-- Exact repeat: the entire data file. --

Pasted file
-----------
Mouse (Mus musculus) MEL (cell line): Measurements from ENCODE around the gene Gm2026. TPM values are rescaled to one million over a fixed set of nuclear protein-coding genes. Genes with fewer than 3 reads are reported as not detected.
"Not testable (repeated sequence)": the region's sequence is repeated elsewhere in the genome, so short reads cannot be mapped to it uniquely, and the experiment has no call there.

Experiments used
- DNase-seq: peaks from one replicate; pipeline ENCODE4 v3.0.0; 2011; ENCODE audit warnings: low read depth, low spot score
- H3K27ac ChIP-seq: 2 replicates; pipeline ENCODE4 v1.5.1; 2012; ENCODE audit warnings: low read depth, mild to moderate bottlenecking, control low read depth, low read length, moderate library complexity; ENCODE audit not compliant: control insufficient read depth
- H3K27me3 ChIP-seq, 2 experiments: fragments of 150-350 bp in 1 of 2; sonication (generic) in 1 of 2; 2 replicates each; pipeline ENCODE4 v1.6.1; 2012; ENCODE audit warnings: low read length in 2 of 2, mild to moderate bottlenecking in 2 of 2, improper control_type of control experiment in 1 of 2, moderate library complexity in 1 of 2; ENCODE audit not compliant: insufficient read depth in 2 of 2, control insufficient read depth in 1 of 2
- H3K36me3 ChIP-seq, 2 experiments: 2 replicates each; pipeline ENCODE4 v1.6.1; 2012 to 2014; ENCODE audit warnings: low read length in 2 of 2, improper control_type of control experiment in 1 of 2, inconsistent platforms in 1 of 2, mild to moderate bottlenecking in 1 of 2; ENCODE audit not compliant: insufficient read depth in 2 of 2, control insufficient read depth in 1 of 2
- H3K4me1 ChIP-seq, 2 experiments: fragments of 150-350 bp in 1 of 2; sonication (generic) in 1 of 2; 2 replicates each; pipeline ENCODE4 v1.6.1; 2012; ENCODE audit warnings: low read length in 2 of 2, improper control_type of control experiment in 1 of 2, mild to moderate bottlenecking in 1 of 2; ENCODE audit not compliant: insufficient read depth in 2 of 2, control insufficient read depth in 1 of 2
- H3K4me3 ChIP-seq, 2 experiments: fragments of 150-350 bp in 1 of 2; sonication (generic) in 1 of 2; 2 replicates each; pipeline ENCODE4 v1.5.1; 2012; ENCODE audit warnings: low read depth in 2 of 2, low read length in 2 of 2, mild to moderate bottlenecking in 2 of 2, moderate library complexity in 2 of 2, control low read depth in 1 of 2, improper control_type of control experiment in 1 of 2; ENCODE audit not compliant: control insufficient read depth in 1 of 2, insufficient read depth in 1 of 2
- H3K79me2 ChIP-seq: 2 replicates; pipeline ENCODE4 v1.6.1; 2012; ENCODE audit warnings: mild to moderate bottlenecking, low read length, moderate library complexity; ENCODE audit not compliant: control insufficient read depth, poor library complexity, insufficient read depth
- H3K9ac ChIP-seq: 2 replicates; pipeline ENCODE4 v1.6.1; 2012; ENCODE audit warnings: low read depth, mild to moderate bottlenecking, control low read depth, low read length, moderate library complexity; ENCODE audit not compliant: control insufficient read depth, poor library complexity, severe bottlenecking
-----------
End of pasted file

Mouse (Mus musculus) MEL (cell line): Measurements from ENCODE around the gene Gm2026. TPM values are rescaled to one million over a fixed set of nuclear protein-coding genes. Genes with fewer than 3 reads are reported as not detected.
"Not testable (repeated sequence)": the region's sequence is repeated elsewhere in the genome, so short reads cannot be mapped to it uniquely, and the experiment has no call there.

Experiments used
- DNase-seq: peaks from one replicate; pipeline ENCODE4 v3.0.0; 2011; ENCODE audit warnings: low read depth, low spot score
- H3K27ac ChIP-seq: 2 replicates; pipeline ENCODE4 v1.5.1; 2012; ENCODE audit warnings: low read depth, mild to moderate bottlenecking, control low read depth, low read length, moderate library complexity; ENCODE audit not compliant: control insufficient read depth
- H3K27me3 ChIP-seq, 2 experiments: fragments of 150-350 bp in 1 of 2; sonication (generic) in 1 of 2; 2 replicates each; pipeline ENCODE4 v1.6.1; 2012; ENCODE audit warnings: low read length in 2 of 2, mild to moderate bottlenecking in 2 of 2, improper control_type of control experiment in 1 of 2, moderate library complexity in 1 of 2; ENCODE audit not compliant: insufficient read depth in 2 of 2, control insufficient read depth in 1 of 2
- H3K36me3 ChIP-seq, 2 experiments: 2 replicates each; pipeline ENCODE4 v1.6.1; 2012 to 2014; ENCODE audit warnings: low read length in 2 of 2, improper control_type of control experiment in 1 of 2, inconsistent platforms in 1 of 2, mild to moderate bottlenecking in 1 of 2; ENCODE audit not compliant: insufficient read depth in 2 of 2, control insufficient read depth in 1 of 2
- H3K4me1 ChIP-seq, 2 experiments: fragments of 150-350 bp in 1 of 2; sonication (generic) in 1 of 2; 2 replicates each; pipeline ENCODE4 v1.6.1; 2012; ENCODE audit warnings: low read length in 2 of 2, improper control_type of control experiment in 1 of 2, mild to moderate bottlenecking in 1 of 2; ENCODE audit not compliant: insufficient read depth in 2 of 2, control insufficient read depth in 1 of 2
- H3K4me3 ChIP-seq, 2 experiments: fragments of 150-350 bp in 1 of 2; sonication (generic) in 1 of 2; 2 replicates each; pipeline ENCODE4 v1.5.1; 2012; ENCODE audit warnings: low read depth in 2 of 2, low read length in 2 of 2, mild to moderate bottlenecking in 2 of 2, moderate library complexity in 2 of 2, control low read depth in 1 of 2, improper control_type of control experiment in 1 of 2; ENCODE audit not compliant: control insufficient read depth in 1 of 2, insufficient read depth in 1 of 2
- H3K79me2 ChIP-seq: 2 replicates; pipeline ENCODE4 v1.6.1; 2012; ENCODE audit warnings: mild to moderate bottlenecking, low read length, moderate library complexity; ENCODE audit not compliant: control insufficient read depth, poor library complexity, insufficient read depth
- H3K9ac ChIP-seq: 2 replicates; pipeline ENCODE4 v1.6.1; 2012; ENCODE audit warnings: low read depth, mild to moderate bottlenecking, control low read depth, low read length, moderate library complexity; ENCODE audit not compliant: control insufficient read depth, poor library complexity, severe bottlenecking